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What impact can business have on society?

That’s a complex issue in normal times.

And these are not normal times. The world is on fire.


So the most riveting part of a PIVOT podcast last March with Kara Swisher and Scott Galloway was how guest Jeffrey Sonnenfeld broke out of the usual parameters for discussion. Sonnenfeld is a professor and Senior Associate Dean for Leadership Studies at Yale School of Management.

Of course, given the human tragedy in the Ukraine, Sonnenfeld used that as the lens for assessing the behavior of business.  He noted the dangers of spin. That is, what corporations and professional services firms were saying about what they were doing to move the dial on social justice in that war.


Then Sonnenfeld shifted to the more general understanding of social justice and the role of business. Essentially, this is about the business’ leveraging its power to reimagine the distribution of wealth, opportunity, and dignity. On the front lines he identified:

Kenneth Frazier – Executive Chairman of Merck’s Board of Directors

Robert Iger – Former Chief Executive Officer of the Walt Disney Company and Current Board Member of Genies

Brad Karp – Chairperson of Paul Weiss Law Firm.


Paul_Weiss_Logo_1.svgWhat some might find interesting in Sonnenfeld’s list is that a law firm is included in the force field of power focused on reform. And, that could be the story in how social justice can actually become a reality. Sonnenfeld calls Karp a “quiet agent for change.” His approach could become a model. 

Some posit that, next to media, the large law firm such as that chaired by Karp is the most powerful institution in the world. It has wealth, genius intellligence, gold-plated networks, and the ability to shape the law. 

Karp, since he became chairperson in 2008, has been an advocate for the oppressed. And he has done that in a transformational way. For example, he has been an early adopter in pushing the boundaries of the business of the law firm beyond practicing law per se.

Consequently, the pursuit of social justice has become embedded in the firm’s operations, culture, and use of resources.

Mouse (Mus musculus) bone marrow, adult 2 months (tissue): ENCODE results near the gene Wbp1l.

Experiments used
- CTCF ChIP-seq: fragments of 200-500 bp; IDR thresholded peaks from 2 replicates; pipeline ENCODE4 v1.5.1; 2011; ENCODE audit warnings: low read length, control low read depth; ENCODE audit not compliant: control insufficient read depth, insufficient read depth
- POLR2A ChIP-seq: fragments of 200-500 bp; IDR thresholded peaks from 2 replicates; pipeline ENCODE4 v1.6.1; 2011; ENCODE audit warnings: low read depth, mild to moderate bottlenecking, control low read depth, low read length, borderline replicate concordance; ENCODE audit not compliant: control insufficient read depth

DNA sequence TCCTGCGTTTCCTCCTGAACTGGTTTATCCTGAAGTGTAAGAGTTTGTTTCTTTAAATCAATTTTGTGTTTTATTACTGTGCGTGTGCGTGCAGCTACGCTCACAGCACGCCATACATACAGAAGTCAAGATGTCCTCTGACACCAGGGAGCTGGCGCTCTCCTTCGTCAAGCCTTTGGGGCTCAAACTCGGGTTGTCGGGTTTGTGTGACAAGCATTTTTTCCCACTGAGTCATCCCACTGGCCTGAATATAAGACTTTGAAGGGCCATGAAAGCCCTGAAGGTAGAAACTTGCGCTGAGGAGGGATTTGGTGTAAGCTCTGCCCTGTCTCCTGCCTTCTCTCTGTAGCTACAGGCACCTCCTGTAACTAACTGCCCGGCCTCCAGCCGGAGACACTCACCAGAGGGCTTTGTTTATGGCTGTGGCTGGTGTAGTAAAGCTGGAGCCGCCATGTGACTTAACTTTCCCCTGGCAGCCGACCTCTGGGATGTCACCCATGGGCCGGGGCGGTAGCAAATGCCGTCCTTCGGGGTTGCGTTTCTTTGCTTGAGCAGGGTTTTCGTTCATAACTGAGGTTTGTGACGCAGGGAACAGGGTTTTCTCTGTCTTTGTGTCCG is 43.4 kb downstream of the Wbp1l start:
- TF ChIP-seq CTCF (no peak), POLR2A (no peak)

That, of course, takes the form of pro-bono outreach. Recently a Paul Weiss legal team won a North Carolina votings rights case.

In addition, there are innovative ventures to solve in real-time social problems. Paul Weiss’ signature effort had been, during COVID, mobilizing thousands of lawyers in law firms in America to create a free digital go-to for victims of the pandemic. 

Also, there is the direct financial outreach. To assist Ukraine refugees Paul Weiss provided actual donations and facilitated donations by lawyers and staff. 


BradkarpBusiness has long known that doing good frequently creates the unique platform for doing well.

It could have been Karp’s deep expertise in social justice which helped him envision and then implement the first-ever in the law-firm sector ESG (Environmental Social Governance) practice. Paul Weiss, with its finger on society’s changes, recognized that corporations would need guidance in how to sort out and respond to the ESG values upheaval. 

Karp structured the practice this way:

“Business leaders face greater pressure to increase their organizations’ resilience while simultaneously addressing social issues of importance to stakeholders. Our advisory practice helps companies navigate the legal, business and political ramifications of developing and implementing ESG initiatives. We advise on matters such as stakeholder engagement, corporate governance, crisis management, corporate social responsibility, sustainability, diversity and inclusion, ethics and compliance.”


In his iconoclastic manner Sonnenfeld also noted that other kinds of professional firms, such as some of those in management consulting, had a peculiar experience since the war began. Their employees told them that they should be ashamed of themselves for continuing to conduct business with Russia.  A sign of disruptive times in business, those firms frequently caved.

A world on fire is forcing business to review its assumptions about how it impacts society.

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